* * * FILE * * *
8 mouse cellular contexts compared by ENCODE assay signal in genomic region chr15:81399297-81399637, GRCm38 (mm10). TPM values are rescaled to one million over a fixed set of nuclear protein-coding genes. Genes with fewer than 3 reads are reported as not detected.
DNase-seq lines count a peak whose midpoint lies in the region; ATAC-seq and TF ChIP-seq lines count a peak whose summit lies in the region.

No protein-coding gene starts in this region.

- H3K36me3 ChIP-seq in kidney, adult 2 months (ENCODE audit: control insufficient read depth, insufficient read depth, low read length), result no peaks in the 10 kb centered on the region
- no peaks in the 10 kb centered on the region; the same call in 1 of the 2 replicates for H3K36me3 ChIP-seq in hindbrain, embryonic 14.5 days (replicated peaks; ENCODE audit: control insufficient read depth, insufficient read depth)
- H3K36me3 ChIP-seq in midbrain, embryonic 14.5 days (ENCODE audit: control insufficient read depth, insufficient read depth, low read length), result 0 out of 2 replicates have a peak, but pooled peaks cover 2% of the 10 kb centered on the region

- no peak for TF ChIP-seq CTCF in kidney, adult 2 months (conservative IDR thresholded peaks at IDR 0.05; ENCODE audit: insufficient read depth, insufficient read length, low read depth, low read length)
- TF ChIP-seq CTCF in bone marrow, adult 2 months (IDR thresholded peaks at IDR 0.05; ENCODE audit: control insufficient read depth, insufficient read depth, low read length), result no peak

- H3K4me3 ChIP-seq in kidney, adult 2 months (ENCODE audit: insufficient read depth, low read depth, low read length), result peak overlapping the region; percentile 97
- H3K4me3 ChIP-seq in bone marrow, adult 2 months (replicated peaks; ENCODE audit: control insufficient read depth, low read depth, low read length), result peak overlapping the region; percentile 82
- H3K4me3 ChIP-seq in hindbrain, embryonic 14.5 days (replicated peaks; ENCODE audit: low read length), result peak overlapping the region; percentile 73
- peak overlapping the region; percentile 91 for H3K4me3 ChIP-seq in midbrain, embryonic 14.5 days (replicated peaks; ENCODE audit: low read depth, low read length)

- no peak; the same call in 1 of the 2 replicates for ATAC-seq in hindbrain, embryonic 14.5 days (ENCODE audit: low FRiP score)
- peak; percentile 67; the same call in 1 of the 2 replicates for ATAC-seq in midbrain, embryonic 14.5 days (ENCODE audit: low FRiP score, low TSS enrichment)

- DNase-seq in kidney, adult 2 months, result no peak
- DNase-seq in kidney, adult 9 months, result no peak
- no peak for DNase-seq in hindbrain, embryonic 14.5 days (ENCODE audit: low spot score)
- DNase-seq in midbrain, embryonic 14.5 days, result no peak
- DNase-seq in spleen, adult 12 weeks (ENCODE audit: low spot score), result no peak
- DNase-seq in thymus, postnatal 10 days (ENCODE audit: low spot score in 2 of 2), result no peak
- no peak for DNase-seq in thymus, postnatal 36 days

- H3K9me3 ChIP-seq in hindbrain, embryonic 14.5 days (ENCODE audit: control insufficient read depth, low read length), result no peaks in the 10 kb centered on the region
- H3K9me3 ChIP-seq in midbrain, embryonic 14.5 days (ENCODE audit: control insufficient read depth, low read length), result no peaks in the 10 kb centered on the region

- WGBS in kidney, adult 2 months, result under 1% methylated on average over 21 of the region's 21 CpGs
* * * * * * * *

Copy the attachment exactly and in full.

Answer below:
8 mouse cellular contexts compared by ENCODE assay signal in genomic region chr15:81399297-81399637, GRCm38 (mm10). TPM values are rescaled to one million over a fixed set of nuclear protein-coding genes. Genes with fewer than 3 reads are reported as not detected.
DNase-seq lines count a peak whose midpoint lies in the region; ATAC-seq and TF ChIP-seq lines count a peak whose summit lies in the region.

No protein-coding gene starts in this region.

- H3K36me3 ChIP-seq in kidney, adult 2 months (ENCODE audit: control insufficient read depth, insufficient read depth, low read length), result no peaks in the 10 kb centered on the region
- no peaks in the 10 kb centered on the region; the same call in 1 of the 2 replicates for H3K36me3 ChIP-seq in hindbrain, embryonic 14.5 days (replicated peaks; ENCODE audit: control insufficient read depth, insufficient read depth)
- H3K36me3 ChIP-seq in midbrain, embryonic 14.5 days (ENCODE audit: control insufficient read depth, insufficient read depth, low read length), result 0 out of 2 replicates have a peak, but pooled peaks cover 2% of the 10 kb centered on the region

- no peak for TF ChIP-seq CTCF in kidney, adult 2 months (conservative IDR thresholded peaks at IDR 0.05; ENCODE audit: insufficient read depth, insufficient read length, low read depth, low read length)
- TF ChIP-seq CTCF in bone marrow, adult 2 months (IDR thresholded peaks at IDR 0.05; ENCODE audit: control insufficient read depth, insufficient read depth, low read length), result no peak

- H3K4me3 ChIP-seq in kidney, adult 2 months (ENCODE audit: insufficient read depth, low read depth, low read length), result peak overlapping the region; percentile 97
- H3K4me3 ChIP-seq in bone marrow, adult 2 months (replicated peaks; ENCODE audit: control insufficient read depth, low read depth, low read length), result peak overlapping the region; percentile 82
- H3K4me3 ChIP-seq in hindbrain, embryonic 14.5 days (replicated peaks; ENCODE audit: low read length), result peak overlapping the region; percentile 73
- peak overlapping the region; percentile 91 for H3K4me3 ChIP-seq in midbrain, embryonic 14.5 days (replicated peaks; ENCODE audit: low read depth, low read length)

- no peak; the same call in 1 of the 2 replicates for ATAC-seq in hindbrain, embryonic 14.5 days (ENCODE audit: low FRiP score)
- peak; percentile 67; the same call in 1 of the 2 replicates for ATAC-seq in midbrain, embryonic 14.5 days (ENCODE audit: low FRiP score, low TSS enrichment)

- DNase-seq in kidney, adult 2 months, result no peak
- DNase-seq in kidney, adult 9 months, result no peak
- no peak for DNase-seq in hindbrain, embryonic 14.5 days (ENCODE audit: low spot score)
- DNase-seq in midbrain, embryonic 14.5 days, result no peak
- DNase-seq in spleen, adult 12 weeks (ENCODE audit: low spot score), result no peak
- DNase-seq in thymus, postnatal 10 days (ENCODE audit: low spot score in 2 of 2), result no peak
- no peak for DNase-seq in thymus, postnatal 36 days

- H3K9me3 ChIP-seq in hindbrain, embryonic 14.5 days (ENCODE audit: control insufficient read depth, low read length), result no peaks in the 10 kb centered on the region
- H3K9me3 ChIP-seq in midbrain, embryonic 14.5 days (ENCODE audit: control insufficient read depth, low read length), result no peaks in the 10 kb centered on the region

- WGBS in kidney, adult 2 months, result under 1% methylated on average over 21 of the region's 21 CpGs